In addition, British Transport Police (BTP) has already displayed images (forensic artists’ impressions) of 20 railway deaths as part of our Operation Kharon, a joint initiative to obtain details of all outstanding unidentified people/remains. These images have been on BTP’s public facing internet site, as well as receiving significant media coverage of the cases at a press conference in August 2010.
There are currently three similar sites in the USA: The Doe Network, NamUs (US Department of Justice site) and a ColoradoState website. Furthermore, European forces such as the Swiss and Belgian Police already have unidentified people/remains details shown on their websites in order to assist with identifying their cases.
- Why is this site needed?x
Why is this site needed?
Although many unidentified cases receive local or national publicity at the time they are found, this publicity may be short lived, and experience has shown that the families and friends of these people may not see or fail to recognise the significance of this initial publicity. There is therefore a need to continually publicise these unidentified cases in order to maximise the possibility of families/friends who have lost contact with people or who have reported them as missing seeing the details of the case and recognising that the individual may be their missing relative/friend. The website also provides members of the public with a means by which to suggest possible identifications in a clear and simple manner through communication with the Bureau, the details of which can be initially reviewed without additional burden on police forces.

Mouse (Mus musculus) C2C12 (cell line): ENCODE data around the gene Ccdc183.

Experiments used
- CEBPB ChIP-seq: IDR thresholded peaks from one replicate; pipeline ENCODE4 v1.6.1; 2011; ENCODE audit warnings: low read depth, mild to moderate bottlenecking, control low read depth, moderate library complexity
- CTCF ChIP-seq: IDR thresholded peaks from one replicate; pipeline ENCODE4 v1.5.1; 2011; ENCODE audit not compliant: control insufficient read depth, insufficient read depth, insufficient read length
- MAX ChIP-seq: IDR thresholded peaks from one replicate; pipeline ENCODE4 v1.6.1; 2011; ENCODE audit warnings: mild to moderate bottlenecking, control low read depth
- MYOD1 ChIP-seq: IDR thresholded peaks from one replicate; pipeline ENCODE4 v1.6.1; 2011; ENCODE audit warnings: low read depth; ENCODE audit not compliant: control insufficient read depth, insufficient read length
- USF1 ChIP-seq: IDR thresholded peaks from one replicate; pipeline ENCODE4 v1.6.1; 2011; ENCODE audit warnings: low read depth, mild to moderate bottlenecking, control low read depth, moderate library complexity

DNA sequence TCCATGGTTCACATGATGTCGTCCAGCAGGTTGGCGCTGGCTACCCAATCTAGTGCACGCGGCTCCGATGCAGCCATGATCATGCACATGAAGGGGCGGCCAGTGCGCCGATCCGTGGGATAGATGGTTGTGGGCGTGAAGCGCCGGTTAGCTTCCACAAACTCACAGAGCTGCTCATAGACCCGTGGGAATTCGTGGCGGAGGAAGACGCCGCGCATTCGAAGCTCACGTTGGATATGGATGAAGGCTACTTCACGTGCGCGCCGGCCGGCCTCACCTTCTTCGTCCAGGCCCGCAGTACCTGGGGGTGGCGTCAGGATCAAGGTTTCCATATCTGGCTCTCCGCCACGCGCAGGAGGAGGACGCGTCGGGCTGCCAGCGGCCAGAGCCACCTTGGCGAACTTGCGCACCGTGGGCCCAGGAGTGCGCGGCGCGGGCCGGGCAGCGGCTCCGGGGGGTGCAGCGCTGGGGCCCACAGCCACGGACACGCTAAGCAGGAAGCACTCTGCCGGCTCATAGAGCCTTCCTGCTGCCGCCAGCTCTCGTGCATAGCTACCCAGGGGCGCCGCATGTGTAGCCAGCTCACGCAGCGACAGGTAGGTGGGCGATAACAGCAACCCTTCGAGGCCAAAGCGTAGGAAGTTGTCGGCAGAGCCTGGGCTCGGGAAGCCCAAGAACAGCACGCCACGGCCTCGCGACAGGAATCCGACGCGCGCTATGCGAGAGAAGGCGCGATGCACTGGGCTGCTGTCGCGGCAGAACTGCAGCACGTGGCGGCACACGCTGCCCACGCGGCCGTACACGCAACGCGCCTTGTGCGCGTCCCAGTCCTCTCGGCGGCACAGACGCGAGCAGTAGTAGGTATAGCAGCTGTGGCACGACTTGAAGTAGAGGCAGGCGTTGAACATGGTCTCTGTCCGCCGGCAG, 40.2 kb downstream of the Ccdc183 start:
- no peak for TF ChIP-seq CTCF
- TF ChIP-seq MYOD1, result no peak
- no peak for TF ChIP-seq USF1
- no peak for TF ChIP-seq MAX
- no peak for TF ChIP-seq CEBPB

- What cases are included?x
What cases are included?
All unidentified cases, including bodies, remains and alive individuals found in the UK will be eligible for publicising on the website. However, cases within the categories outlined below will generally be excluded from inclusion unless specifically requested by the force/Coroner involved:
- Babies (aged one year and under)
- Murder investigations (or where this is suspected)
- Partial remains where it is deemed there would be little value in publicity (e.g. single bones)
Other cases may also be considered inappropriate for the website, although the intention is to publicise cases on the site unless there is a reason not to.
- What do these statistics mean?x
What do these statistics mean?
The statistics are based only on the cases featured on the website and do not give a full picture of the number of unidentified bodies, remains or alive persons found and identified in that force area. Some forces have chosen not to publicise cases on the website so their results will always show as '0' even though they will have unidentified records in their area. The 'Total closed cases' will only refer to those identified which have been featured on the website, and does not reflect the national picture of identifications across the UK. Forces are only required to notifiy us of unidentified bodies, remains or alive persons if they remain outstanding for longer than 48 hours, and it is common for further investigation to be undertaken before they are featured on the website. If identification is made before the case appears on the website then it will not be included in these statistics.
Please see 'What cases are included?' for further details on what cases have been featured.
- When was the website established?x
When was the website established?
The website was launched in November 2012.